When you turn on your coffee pot in the morning, the power likely comes from coal, which generates 85 percent of the electricity in Ohio. According to a new report, three-quarters of that coal comes from elsewhere, even though Ohio is home to several mines.
Importing coal to produce electricity is a drain on Ohio's economy. Ratepayer dollars are diverted out of state, instead of being spent locally on renewable-energy projects and energy-efficiency measures that can provide the same electricity service while directly benefiting residents and creating jobs.
The report by the Union of Concerned Scientists, "Burning Coal, Burning Cash," ranks states that are net importers of domestic and foreign coal. Ohio is one of 38 states that depend on imported coal. The state spent $1.5 billion on net coal imports in 2008, making it the fifth most dependent state.
First Energy's Bay Shore plant in Oregon imported all of its coal, shelling out $64 million mostly to Wyoming. Most domestic coal comes from Wyoming, West Virginia, and Kentucky. Some states import coal from overseas, as far away as Colombia and Indonesia.
It doesn't have to be that way. Ohio has significant wind, biomass, and solar-power resources, and we've only started tapping into that potential. Three large-scale wind projects recently approved by the Ohio Power Siting Board will supply Ohio with nearly 500 megawatts of local renewable electricity, enough to power about 200,000 typical households.
Locally, companies such as Dovetail Solar and Wind are installing photovoltaic arrays on the roofs of homes and businesses in Toledo and across Ohio. More such projects would help replace imported, coal-fired power and boost the local economy.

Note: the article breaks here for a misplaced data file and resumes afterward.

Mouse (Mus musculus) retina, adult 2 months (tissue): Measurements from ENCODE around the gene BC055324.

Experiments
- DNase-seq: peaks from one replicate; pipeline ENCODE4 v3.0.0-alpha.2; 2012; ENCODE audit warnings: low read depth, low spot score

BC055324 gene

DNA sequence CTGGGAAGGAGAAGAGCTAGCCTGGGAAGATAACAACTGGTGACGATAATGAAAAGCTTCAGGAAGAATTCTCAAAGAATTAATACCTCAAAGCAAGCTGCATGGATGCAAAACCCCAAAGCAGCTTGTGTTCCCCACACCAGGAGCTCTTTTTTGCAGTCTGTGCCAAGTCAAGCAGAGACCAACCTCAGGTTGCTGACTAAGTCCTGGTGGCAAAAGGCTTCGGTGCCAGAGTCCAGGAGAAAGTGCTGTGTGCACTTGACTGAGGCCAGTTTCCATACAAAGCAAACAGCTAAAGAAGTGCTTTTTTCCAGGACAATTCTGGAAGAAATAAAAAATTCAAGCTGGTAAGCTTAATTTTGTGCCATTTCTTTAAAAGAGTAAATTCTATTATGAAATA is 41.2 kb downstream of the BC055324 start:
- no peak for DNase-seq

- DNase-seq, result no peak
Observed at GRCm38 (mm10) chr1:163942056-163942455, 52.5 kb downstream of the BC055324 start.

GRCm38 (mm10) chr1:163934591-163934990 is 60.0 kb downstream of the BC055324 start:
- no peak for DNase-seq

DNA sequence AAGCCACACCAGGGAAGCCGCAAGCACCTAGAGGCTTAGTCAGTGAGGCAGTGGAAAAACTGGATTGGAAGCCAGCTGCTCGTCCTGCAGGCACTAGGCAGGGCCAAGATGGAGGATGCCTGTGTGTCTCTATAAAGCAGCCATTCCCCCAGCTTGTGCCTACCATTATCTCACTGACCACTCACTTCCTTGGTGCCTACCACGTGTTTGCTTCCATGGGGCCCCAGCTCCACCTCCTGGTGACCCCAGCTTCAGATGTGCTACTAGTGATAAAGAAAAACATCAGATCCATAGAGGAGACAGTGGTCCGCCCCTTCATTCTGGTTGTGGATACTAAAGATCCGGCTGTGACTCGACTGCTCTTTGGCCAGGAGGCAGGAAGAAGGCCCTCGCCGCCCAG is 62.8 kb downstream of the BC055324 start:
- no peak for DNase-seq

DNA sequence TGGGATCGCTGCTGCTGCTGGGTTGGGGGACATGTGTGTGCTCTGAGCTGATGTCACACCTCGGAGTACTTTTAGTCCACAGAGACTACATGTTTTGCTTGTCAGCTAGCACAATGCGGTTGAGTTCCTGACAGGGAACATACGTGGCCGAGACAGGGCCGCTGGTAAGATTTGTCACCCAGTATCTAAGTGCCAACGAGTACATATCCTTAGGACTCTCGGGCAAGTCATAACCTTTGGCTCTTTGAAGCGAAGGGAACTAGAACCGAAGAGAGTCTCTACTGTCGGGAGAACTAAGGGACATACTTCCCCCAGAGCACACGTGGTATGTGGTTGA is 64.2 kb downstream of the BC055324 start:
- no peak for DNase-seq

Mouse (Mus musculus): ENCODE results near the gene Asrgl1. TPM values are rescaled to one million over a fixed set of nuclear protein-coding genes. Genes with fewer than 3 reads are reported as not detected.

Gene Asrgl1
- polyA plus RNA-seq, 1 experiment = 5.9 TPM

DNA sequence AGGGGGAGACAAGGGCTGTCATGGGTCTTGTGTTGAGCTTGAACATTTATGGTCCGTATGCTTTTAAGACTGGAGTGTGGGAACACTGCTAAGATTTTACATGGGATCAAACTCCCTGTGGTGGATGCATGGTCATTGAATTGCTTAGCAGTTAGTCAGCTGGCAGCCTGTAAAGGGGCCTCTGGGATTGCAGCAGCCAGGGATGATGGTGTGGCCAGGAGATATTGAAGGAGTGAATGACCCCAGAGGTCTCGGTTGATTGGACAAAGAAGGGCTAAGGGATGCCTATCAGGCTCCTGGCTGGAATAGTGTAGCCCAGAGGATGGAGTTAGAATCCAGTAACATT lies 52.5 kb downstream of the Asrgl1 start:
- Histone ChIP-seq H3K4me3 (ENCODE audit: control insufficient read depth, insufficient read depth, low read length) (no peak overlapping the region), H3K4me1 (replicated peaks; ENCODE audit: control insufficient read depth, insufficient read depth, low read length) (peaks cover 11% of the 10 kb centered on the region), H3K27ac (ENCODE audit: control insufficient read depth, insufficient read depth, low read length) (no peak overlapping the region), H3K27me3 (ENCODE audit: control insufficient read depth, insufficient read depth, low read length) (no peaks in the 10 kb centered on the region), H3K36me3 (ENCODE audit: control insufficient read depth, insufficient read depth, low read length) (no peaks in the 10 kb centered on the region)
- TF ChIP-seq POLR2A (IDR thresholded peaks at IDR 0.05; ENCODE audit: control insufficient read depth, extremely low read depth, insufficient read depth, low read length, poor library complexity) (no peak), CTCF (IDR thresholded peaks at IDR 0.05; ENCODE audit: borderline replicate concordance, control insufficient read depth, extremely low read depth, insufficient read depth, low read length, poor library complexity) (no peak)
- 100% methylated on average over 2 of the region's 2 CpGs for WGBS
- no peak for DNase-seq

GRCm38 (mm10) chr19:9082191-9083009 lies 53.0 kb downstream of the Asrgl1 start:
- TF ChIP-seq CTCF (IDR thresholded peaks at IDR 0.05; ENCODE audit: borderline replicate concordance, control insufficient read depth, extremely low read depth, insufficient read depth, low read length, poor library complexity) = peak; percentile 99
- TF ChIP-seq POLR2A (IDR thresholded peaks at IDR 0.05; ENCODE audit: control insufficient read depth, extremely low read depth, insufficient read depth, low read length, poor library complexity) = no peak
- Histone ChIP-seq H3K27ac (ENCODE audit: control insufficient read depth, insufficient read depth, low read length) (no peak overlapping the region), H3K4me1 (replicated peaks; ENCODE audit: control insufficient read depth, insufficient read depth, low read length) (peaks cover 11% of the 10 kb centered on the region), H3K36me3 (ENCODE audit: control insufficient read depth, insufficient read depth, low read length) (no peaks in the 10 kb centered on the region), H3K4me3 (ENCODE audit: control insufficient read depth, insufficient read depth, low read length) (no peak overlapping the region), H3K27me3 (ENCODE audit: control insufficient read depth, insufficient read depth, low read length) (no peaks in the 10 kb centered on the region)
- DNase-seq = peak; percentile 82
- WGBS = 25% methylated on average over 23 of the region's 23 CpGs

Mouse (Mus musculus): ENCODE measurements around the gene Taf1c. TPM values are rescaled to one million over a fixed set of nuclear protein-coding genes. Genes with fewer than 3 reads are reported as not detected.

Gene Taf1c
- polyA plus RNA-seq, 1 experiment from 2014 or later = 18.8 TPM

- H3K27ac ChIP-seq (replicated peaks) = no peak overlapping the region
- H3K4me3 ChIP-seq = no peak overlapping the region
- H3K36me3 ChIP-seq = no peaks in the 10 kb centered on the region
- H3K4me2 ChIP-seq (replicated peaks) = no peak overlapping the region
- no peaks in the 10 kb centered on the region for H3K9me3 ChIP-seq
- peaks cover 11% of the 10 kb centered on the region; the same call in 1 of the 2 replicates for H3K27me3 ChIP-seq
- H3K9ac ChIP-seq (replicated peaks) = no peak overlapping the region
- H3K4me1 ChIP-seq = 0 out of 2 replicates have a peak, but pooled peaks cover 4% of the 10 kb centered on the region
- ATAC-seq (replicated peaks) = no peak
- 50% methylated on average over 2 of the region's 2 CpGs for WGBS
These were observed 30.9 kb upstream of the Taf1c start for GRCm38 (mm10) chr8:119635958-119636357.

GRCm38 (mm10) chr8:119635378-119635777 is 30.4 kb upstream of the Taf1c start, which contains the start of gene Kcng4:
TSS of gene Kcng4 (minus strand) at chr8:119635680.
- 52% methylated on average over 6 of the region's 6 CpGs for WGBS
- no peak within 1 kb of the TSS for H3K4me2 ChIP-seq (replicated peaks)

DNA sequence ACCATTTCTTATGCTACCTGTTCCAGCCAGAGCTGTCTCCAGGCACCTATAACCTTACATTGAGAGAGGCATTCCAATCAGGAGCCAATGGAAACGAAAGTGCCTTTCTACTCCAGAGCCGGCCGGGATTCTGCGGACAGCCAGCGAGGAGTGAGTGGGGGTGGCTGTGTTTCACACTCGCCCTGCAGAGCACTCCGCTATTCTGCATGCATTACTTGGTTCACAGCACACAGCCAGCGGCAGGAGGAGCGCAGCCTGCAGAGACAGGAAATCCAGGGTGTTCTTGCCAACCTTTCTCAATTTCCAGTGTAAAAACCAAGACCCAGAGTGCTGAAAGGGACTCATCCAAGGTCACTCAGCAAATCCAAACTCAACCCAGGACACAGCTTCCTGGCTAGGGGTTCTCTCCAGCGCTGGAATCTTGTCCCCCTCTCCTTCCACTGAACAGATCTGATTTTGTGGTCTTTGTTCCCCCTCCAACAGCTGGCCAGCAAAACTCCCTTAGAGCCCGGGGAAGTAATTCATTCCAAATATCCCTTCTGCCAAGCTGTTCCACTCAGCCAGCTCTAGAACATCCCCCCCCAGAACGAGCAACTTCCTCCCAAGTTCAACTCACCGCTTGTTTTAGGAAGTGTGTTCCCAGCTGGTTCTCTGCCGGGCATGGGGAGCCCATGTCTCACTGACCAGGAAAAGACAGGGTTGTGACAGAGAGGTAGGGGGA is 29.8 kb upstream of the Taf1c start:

Ohio is well positioned to manufacture the technology to harness clean energy. We have a skilled labor force and manufacturing infrastructure in place to produce the nuts and bolts and all other components that go into wind turbines, solar panels, and biomass systems. These products could convert our local resources into electricity, and could be exported to other states and countries.
Perrysburg is home to First Solar, a global leader in solar, thin-film technology. It employs more than 1,000 people at its manufacturing plant. Hundreds of other Ohio-based companies are participating in the clean-energy supply chain or are ready to do so.
Energy efficiency programs are another cost-effective way to reduce Ohio's dependence on imported coal and create jobs that cannot be exported. Investments in super-efficient appliances and better insulation and windows for buildings are affordable, practical, and fast ways to cut utility bills, reduce pollution, and limit demand for power.
Yet despite energy efficiency's proven benefits, about 50 times less was spent on ratepayer-funded electric-efficiency programs per resident than on imported coal in 2008, the most recent year for which data are available. That imbalance should improve now that Ohio has an energy-efficiency resource standard that requires utilities to cut power demand by an average of 1.3 percent a year through 2025.
In addition to adopting that standard, Ohio recently required utilities to increase their use of renewable energy from less than 1 percent today to at least 12.5 percent by 2025. Getting a jump on this requirement will provide a much-needed boost to our struggling economy.
Our congressional delegation could do a lot to help Ohio keep more energy dollars in the state. Legislation before Congress would reduce pollution and require more renewable-energy and efficiency measures nationwide. A truly effective bill would place a limit and a price on the pollution that causes global warming, so wind and other renewable-energy sources would get a level playing field with fossil-fuel energy sources such as coal. It also would require utilities to generate increasing amounts of renewable energy. Leadership in Washington would help expand the opportunities for Ohio companies to compete in the global clean-energy race.
Our energy system is not as clean, efficient, or cost-effective as it should and could be. It's time we start to power our state in a way that protects our economy and our environment. A federal bill that makes energy reform a priority is key.
Jeff Deyette is assistant director of energy research and analysis in the Union of Concerned Scientists' climate and energy program. Alan Frasz is vice president of Dovetail Solar and Wind in Chagrin Falls, Ohio.